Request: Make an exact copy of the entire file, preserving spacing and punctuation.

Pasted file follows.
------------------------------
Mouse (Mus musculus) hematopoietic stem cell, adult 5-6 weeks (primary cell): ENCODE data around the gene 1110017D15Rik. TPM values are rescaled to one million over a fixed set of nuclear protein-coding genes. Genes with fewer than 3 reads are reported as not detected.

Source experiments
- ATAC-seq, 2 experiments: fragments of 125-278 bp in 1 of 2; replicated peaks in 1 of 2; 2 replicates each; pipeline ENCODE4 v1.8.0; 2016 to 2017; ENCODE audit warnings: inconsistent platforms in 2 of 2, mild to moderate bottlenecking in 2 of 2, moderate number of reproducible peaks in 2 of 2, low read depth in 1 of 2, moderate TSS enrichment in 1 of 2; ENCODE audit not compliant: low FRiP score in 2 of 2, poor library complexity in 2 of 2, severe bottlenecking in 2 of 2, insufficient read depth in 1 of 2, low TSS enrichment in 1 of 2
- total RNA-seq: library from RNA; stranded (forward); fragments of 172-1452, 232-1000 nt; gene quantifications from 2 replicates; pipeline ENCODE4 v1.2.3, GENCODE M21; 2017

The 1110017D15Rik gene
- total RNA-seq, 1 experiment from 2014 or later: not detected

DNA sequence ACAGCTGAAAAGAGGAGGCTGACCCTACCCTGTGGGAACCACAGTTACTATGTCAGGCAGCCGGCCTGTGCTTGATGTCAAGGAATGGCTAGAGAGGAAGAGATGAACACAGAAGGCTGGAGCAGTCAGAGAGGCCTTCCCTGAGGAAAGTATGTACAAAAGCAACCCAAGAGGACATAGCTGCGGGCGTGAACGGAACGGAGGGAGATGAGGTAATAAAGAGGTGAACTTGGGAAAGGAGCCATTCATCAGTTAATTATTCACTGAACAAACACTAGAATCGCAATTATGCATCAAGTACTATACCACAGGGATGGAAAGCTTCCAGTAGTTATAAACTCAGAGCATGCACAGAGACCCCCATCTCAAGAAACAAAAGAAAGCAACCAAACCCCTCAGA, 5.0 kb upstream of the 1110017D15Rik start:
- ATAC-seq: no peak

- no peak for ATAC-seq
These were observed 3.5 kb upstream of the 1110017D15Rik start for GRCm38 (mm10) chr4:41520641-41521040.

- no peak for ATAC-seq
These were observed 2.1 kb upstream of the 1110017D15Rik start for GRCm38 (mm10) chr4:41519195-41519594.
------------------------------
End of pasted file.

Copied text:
Mouse (Mus musculus) hematopoietic stem cell, adult 5-6 weeks (primary cell): ENCODE data around the gene 1110017D15Rik. TPM values are rescaled to one million over a fixed set of nuclear protein-coding genes. Genes with fewer than 3 reads are reported as not detected.

Source experiments
- ATAC-seq, 2 experiments: fragments of 125-278 bp in 1 of 2; replicated peaks in 1 of 2; 2 replicates each; pipeline ENCODE4 v1.8.0; 2016 to 2017; ENCODE audit warnings: inconsistent platforms in 2 of 2, mild to moderate bottlenecking in 2 of 2, moderate number of reproducible peaks in 2 of 2, low read depth in 1 of 2, moderate TSS enrichment in 1 of 2; ENCODE audit not compliant: low FRiP score in 2 of 2, poor library complexity in 2 of 2, severe bottlenecking in 2 of 2, insufficient read depth in 1 of 2, low TSS enrichment in 1 of 2
- total RNA-seq: library from RNA; stranded (forward); fragments of 172-1452, 232-1000 nt; gene quantifications from 2 replicates; pipeline ENCODE4 v1.2.3, GENCODE M21; 2017

The 1110017D15Rik gene
- total RNA-seq, 1 experiment from 2014 or later: not detected

DNA sequence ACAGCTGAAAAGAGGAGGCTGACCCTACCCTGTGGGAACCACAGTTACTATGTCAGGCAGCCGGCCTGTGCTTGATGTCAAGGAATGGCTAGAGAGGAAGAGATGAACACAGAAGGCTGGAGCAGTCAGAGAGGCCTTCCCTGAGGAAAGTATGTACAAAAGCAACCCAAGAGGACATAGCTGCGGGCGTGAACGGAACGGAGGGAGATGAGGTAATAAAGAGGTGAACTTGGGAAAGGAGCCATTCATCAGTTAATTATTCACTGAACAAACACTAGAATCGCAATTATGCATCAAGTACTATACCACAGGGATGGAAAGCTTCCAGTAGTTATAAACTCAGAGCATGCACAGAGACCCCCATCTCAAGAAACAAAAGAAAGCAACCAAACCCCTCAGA, 5.0 kb upstream of the 1110017D15Rik start:
- ATAC-seq: no peak

- no peak for ATAC-seq
These were observed 3.5 kb upstream of the 1110017D15Rik start for GRCm38 (mm10) chr4:41520641-41521040.

- no peak for ATAC-seq
These were observed 2.1 kb upstream of the 1110017D15Rik start for GRCm38 (mm10) chr4:41519195-41519594.